• [Facebook Discussion with trusted friends that the public can’t see unless you’re my friend]

California State Prop 61: NO

State prescription drug purchases. Pricing standards.

  • Another pile of shit split from the larger pile of shit that is Michael Weinstein (see Prop 60).
  • “The proponent exempted his billion dollar operation and wrote in provisions giving him a special right to engage in lawsuits regarding this measure. This provision requires California taxpayers to pay his lawyers – a virtual blank check.”
  • The intention of this bill is great, and I hope someday we get a version of it that isn’t corrupt to the core.
  • [Facebook Discussion with trusted friends that the public can’t see unless you’re my friend]

California State Prop 62: YES

Death Penalty.

California State Prop 63: NO

Firearms. Ammunition sales.

  • I like some level of gun control, but this is a terrible way to go about it.
  • Reporting stolen guns: “If someone is on vacation for 2 weeks, and their house is broken into on the first day and a firearm is stolen, the owner will be charged with a crime when they report the theft! It needs to be written as a time from when the theft is discovered. […] It should allow for some exemption if the owner is actually unable to report the theft within the deadline but reports it within a reasonable time discovery.”
  • “Background checks for purchasing ammunition and banning residents from purchasing ammunition out of state were already passed into CA law in July 2016 to take effect in coming years, making this proposition pretty much a waste of tax payer money no matter how you feel about firearms. We can thank Gavin Newsom for that!”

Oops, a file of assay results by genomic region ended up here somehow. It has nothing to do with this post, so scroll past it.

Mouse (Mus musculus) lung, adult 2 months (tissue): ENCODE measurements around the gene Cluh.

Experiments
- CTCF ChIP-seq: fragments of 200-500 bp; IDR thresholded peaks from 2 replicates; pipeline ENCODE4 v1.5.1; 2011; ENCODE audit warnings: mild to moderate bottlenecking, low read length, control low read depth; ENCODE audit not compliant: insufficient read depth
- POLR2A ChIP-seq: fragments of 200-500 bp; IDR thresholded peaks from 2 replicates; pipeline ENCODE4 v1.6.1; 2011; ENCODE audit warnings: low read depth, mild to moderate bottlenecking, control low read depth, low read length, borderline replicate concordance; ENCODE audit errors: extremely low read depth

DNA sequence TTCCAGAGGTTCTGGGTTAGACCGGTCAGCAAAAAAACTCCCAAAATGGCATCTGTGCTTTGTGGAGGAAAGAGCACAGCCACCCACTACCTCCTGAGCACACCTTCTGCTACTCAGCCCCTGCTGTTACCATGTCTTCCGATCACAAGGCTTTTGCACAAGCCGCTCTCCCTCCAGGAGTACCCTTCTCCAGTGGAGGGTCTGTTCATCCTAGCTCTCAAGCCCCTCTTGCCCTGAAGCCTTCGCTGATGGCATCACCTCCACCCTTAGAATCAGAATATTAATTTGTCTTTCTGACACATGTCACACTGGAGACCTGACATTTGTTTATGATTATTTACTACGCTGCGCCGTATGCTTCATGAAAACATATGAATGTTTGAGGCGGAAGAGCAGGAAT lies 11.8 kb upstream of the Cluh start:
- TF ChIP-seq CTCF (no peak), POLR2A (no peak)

• “One of the most ridiculous parts of this is the extreme restriction on the transfer of possession of ammunition. This proposition, and the laws passed in July, require a background check for all transfers of possession of ammunition. So if my wife and I are going to the range to shoot, and I bought ammunition at the store, if I hand her a bullet to fire I am transferring possession and violating the law. There is no clause exempting transfer or loaning even when the owner is physically present with the person receiving the ammunition. Based upon the laws passed in July, the same will be true of firearms. It will no longer be allowed to let someone else shoot one of your firearms, even in your presence.”
  • [Facebook Discussion with trusted friends that the public can’t see unless you’re my friend]

California State Prop 64: YES

Marijuana legalization.

  • Bad: This bill will make my medicine more expensive, because it consolidates medical marijuana with recreational and taxes the both similarly. This is super shitty for people like me that use it for medicinal purposes.
  • Bad: This bill is likely to make the medicinal marijuana I use less available. If recreational products are more popular than the ones that suppress pain, anxiety, and the other medical uses for it, those medicinal products will have less shelf space. At some point, it may become difficult for me to find the products that are most effective for my usage.
  • Good: This bill will greatly reduce the incarceration rate, especially for non-violent crime. It will remove a tool that racist and corrupt law enforcement officials have used for decades to target minorities and poor people.